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I have always been of the opinion that enums in C are deficient because the
compatible integer type is implementation defined.

This has two distinct serious disadvantages:
1. they cannot be used for the basic elements of large data structures where
space is at a premium,
2. they cannot be portably used where the enumeration constants are outside
the range of an int.

The solution to situation 1 is to use char types, however it is very
probable that a de{*filter*} will not display the values in a symbolic fashion.
It might have the ability to be told to display them using the constants of
some enum, but even then ideally you want it displayed that way by default.

In situation 2, one can use the preprocessor if you don't want the type, but
merely the ability of enums to define compile time constants, but many of us
with good reason dislike the preprocessor. Or you could possibly use const,
but that may involve wasted space depending on how smart your linker is.

A possible extension to C has occurred to me that would solve these
problems. Give the programmer the ability to specify the underlying type in
the enum definition. For example:

typedef unsigned long enum
{
    big_value= 0xFFFFFFFF;

Quote:
} big_enum_t;

Now one could be certain that big_enum_t would be compatible with unsigned
long and that big_value was an unsigned long constant. On the other hand
this probably won't even compile:

typedef enum
{
    big_value= 0xFFFFFFFF;

Quote:
} big_enum_t;

I'm aware of the packed facility of some compilers. GNU C has a packed
attribute which is the same facility with different syntax. This doesn't
give the programmer as much control. The compiler could choose either
unsigned char or signed char for:

typedef packed enum { RED, GREEN, BLUE} primary_colours;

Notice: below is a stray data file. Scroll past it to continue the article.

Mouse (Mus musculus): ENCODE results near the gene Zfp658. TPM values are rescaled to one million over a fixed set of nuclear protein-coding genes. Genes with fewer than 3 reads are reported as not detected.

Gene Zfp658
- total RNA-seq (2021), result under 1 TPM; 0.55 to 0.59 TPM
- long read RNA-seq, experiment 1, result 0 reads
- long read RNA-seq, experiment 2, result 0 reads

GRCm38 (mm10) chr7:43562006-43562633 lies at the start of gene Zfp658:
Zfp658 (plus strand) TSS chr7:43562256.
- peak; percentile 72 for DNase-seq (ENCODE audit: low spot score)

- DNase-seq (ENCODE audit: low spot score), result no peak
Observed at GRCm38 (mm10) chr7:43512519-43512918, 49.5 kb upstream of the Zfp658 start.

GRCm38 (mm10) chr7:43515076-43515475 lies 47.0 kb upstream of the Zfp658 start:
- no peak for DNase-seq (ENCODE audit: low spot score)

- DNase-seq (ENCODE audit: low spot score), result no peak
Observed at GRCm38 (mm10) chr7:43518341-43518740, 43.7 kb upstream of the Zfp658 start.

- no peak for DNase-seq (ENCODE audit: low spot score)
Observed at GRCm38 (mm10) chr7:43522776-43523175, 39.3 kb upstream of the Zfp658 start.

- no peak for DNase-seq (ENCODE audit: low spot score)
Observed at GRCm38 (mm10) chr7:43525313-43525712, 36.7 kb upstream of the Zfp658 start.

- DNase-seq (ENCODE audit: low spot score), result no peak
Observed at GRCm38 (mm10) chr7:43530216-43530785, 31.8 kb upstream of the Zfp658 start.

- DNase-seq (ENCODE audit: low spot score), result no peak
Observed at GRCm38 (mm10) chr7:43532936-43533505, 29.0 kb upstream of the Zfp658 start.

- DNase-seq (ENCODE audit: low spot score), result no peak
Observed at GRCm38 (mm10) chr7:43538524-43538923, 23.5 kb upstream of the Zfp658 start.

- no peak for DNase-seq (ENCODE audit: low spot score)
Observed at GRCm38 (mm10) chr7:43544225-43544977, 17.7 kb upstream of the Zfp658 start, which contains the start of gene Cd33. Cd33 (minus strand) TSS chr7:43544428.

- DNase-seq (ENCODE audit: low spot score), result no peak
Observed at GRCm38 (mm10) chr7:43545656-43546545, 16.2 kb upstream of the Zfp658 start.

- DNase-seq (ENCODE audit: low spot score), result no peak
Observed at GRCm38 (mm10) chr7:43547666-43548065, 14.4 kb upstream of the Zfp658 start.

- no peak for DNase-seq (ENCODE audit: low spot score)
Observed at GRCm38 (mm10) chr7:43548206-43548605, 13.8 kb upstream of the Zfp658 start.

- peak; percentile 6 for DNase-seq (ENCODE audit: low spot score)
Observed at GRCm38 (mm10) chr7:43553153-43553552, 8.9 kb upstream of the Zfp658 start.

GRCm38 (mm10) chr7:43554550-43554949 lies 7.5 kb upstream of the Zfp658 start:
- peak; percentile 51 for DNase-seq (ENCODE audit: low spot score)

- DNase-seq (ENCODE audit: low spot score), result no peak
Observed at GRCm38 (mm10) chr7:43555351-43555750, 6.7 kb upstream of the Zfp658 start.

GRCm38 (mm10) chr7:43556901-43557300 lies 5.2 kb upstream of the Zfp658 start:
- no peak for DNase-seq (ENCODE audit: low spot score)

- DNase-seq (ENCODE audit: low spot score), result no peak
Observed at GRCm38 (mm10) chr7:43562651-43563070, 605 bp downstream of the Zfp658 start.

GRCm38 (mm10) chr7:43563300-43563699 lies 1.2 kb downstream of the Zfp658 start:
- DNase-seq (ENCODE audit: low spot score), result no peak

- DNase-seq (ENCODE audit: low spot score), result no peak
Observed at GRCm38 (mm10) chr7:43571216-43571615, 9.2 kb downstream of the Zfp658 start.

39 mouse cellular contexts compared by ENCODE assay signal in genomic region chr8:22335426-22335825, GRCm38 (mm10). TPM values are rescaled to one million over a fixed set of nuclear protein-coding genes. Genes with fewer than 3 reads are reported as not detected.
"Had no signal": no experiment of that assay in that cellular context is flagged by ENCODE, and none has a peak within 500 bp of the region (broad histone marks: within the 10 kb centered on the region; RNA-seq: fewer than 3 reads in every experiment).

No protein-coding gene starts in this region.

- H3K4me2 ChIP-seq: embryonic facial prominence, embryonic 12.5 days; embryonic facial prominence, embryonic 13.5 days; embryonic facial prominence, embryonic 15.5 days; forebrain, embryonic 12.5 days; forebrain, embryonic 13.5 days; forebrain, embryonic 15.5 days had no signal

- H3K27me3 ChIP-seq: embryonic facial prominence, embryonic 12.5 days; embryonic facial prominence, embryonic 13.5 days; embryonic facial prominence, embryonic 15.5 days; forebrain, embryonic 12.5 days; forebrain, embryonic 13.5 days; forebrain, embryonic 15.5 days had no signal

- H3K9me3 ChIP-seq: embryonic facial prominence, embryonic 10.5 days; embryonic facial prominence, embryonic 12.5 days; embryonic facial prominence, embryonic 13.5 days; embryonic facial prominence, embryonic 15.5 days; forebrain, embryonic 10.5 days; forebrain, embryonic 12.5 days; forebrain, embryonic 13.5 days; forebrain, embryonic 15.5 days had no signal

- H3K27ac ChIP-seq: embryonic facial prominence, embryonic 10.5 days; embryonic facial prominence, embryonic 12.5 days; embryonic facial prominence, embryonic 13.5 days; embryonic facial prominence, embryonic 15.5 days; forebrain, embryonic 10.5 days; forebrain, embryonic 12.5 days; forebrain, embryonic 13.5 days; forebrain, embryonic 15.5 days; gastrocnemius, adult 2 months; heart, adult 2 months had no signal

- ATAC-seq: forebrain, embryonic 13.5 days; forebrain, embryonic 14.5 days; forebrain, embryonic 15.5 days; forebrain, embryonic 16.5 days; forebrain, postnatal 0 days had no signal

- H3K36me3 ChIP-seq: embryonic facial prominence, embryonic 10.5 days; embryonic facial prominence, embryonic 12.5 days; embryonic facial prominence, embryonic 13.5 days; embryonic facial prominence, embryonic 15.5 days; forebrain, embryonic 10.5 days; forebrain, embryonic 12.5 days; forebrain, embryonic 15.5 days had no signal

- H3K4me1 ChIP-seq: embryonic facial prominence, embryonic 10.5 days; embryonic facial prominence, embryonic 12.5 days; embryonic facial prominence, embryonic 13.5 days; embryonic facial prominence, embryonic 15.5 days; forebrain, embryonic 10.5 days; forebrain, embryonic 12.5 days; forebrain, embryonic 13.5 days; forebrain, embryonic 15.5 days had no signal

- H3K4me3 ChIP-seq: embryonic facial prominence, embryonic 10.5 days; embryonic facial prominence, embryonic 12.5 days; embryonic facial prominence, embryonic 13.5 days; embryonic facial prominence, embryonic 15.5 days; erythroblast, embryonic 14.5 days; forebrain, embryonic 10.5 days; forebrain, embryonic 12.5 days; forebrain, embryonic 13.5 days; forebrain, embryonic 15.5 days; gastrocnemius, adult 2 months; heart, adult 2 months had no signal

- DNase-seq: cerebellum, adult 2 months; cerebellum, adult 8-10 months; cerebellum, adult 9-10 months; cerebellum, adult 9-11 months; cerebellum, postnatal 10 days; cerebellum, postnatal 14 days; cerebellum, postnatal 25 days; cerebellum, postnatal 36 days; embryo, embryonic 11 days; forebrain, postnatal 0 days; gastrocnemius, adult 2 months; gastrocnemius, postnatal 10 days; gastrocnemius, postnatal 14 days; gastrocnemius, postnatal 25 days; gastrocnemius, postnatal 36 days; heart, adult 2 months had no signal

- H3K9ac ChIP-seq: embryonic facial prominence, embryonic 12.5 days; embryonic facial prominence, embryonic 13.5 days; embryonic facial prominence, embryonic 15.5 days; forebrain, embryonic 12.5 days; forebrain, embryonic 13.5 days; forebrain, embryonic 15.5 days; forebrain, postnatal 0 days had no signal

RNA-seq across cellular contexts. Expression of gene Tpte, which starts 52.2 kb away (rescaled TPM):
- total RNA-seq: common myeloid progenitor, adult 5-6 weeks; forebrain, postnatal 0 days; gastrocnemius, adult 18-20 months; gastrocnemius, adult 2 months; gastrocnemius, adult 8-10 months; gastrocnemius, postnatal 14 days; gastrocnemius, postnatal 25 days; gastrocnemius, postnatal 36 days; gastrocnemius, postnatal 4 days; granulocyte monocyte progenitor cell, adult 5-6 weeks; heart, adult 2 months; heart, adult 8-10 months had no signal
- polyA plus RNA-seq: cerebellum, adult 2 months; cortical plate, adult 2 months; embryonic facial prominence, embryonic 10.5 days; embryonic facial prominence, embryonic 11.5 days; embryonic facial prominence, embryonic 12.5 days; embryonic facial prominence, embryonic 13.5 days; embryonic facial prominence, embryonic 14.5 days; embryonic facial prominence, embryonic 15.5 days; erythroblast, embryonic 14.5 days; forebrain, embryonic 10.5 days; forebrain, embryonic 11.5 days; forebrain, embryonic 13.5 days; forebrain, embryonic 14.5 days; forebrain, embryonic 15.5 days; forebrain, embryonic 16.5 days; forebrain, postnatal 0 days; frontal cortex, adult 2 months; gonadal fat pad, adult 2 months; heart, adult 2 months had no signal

In some architectures eg PowerPC, unsigned char is more efficient in terms
of code space and time that signed char.

Does anyone know of any prior art along the lines I'm suggesting? General
comments and experiences with such prior art if it exists are welcome.
--



Tue, 22 Apr 2003 03:52:53 GMT  
 enums

Quote:

> I have always been of the opinion that enums in C are deficient
> because the compatible integer type is implementation defined.

? Type "int" itself has implementation-defined aspects.

Quote:
> This has two distinct serious disadvantages:
> 1. they cannot be used for the basic elements of large data structures where
> space is at a premium,
> 2. they cannot be portably used where the enumeration constants are outside
> the range of an int.

Requiring any specific type for enums would not help conserve space,
whereas allowing the implementation to use a variety of integer types
does help conserve space.

Enums are not mean to provide a portable external data format.

Quote:
> typedef unsigned long enum

Ideas along these lines have been suggested before.  Implement it,
gather feedback on how useful it actually is (which has been questioned
in the past), and if it proves to have sufficient utility it might be
adopted for some future revision of the C standard.
--



Wed, 23 Apr 2003 00:07:53 GMT  
 
 [ 2 post ] 

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